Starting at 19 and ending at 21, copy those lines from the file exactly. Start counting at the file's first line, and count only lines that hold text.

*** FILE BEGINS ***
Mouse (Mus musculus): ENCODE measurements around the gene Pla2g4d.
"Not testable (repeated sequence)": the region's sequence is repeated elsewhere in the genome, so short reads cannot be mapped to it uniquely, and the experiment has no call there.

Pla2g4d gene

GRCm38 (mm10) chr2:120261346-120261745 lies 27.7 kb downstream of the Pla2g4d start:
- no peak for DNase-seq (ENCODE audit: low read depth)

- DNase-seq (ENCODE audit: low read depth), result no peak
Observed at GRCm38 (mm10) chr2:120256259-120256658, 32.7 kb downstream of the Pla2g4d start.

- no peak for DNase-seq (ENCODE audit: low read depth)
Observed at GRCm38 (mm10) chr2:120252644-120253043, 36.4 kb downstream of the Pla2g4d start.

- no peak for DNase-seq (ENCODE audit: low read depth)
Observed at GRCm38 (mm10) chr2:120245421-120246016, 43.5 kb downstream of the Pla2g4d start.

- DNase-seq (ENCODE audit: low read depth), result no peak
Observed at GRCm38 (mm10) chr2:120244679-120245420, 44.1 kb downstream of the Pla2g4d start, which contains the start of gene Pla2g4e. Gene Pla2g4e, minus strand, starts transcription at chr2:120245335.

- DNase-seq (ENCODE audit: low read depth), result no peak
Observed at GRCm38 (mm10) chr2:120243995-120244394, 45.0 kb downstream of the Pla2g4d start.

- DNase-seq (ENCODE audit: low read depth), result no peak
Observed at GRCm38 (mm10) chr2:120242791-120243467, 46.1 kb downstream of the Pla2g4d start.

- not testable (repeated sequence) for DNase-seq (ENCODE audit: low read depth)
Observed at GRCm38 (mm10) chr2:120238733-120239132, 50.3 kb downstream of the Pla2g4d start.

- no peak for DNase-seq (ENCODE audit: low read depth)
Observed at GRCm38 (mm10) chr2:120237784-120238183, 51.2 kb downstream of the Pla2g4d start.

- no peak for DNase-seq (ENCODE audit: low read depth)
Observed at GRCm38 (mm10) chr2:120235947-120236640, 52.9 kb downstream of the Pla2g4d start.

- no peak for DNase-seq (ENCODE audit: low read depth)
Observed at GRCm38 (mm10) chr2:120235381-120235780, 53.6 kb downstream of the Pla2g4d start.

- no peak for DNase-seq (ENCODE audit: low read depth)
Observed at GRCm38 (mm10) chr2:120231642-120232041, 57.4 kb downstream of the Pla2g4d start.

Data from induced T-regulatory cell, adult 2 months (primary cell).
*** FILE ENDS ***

Observed at GRCm38 (mm10) chr2:120238733-120239132, 50.3 kb downstream of the Pla2g4d start.

- no peak for DNase-seq (ENCODE audit: low read depth)
Observed at GRCm38 (mm10) chr2:120237784-120238183, 51.2 kb downstream of the Pla2g4d start.